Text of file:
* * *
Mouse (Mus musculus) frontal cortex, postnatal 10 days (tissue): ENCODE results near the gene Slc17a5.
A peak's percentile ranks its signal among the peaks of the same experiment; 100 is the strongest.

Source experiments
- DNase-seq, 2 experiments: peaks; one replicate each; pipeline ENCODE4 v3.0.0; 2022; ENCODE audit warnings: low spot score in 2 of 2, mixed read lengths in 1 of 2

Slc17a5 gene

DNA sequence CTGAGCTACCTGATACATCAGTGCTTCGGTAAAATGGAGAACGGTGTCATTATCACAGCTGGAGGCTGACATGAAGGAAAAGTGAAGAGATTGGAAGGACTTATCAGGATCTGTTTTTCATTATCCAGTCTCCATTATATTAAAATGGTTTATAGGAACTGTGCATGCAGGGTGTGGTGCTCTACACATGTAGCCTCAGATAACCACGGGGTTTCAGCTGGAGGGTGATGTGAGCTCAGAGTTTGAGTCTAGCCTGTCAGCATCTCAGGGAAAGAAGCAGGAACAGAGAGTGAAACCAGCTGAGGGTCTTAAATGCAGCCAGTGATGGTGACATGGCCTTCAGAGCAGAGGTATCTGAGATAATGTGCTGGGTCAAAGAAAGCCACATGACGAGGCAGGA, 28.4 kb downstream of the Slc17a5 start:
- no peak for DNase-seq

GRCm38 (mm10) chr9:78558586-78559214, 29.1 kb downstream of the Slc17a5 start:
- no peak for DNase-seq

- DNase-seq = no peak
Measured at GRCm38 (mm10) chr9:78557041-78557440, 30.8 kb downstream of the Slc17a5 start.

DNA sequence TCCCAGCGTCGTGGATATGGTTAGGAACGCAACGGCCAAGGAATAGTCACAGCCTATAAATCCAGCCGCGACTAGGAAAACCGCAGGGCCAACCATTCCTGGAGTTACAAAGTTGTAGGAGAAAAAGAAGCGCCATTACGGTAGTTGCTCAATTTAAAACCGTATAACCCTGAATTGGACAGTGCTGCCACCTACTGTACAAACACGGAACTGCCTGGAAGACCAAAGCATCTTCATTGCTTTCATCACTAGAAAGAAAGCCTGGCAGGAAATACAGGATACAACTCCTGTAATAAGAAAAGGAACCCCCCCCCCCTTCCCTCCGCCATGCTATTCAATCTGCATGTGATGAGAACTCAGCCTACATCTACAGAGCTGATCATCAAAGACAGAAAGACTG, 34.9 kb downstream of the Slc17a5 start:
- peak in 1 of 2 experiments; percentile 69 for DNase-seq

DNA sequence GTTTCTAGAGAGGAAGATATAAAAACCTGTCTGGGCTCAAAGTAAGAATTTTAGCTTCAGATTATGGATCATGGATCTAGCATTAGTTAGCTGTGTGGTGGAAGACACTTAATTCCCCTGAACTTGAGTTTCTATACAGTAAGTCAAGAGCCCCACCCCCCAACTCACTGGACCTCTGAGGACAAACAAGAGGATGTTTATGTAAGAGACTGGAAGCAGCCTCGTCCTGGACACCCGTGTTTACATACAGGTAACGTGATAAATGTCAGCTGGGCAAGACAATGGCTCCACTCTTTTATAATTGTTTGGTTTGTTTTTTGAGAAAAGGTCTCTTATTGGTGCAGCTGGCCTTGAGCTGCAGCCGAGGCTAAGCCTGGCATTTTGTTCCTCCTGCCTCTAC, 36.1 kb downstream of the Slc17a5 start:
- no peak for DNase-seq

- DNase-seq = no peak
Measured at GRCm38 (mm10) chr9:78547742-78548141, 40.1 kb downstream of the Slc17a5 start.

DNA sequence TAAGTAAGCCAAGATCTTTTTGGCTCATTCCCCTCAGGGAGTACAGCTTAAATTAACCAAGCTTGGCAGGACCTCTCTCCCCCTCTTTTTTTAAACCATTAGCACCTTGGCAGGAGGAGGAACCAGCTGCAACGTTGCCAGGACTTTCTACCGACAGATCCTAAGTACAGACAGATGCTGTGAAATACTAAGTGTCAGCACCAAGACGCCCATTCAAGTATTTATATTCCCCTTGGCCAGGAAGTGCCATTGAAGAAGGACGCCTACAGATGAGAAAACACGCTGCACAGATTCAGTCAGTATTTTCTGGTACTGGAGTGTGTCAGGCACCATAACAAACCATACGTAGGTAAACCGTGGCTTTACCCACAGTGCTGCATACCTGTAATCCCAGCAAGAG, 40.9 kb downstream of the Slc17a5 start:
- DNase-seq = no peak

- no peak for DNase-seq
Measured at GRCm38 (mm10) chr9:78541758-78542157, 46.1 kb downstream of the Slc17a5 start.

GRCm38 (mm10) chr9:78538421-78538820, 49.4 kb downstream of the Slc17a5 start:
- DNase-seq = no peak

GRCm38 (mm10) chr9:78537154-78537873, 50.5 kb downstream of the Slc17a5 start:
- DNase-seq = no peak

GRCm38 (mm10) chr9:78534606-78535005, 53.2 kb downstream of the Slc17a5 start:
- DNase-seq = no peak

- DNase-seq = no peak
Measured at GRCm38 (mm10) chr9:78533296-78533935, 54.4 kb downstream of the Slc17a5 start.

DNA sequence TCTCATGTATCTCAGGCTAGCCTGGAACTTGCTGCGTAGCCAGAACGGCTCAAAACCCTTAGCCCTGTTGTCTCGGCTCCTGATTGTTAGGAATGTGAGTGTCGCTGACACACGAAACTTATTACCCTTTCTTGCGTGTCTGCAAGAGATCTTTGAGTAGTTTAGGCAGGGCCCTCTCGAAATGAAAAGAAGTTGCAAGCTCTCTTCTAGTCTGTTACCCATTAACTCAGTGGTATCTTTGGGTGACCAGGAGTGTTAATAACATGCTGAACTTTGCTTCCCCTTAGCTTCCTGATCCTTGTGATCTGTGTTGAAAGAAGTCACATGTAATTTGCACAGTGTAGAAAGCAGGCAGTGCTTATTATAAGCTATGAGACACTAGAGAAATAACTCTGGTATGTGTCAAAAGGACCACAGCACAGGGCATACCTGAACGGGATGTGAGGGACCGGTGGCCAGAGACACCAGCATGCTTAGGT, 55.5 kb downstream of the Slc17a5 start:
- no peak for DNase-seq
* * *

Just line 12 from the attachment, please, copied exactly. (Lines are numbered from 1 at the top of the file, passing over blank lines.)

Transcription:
DNA sequence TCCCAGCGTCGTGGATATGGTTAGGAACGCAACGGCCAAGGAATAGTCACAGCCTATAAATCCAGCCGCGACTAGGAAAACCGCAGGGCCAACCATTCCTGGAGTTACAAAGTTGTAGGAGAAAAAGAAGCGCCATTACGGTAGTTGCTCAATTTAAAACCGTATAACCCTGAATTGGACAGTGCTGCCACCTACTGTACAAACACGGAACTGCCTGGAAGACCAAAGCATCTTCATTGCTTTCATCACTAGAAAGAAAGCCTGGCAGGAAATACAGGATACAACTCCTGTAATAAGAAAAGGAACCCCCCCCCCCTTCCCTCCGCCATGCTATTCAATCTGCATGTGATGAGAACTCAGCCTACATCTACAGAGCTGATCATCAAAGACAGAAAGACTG, 34.9 kb downstream of the Slc17a5 start: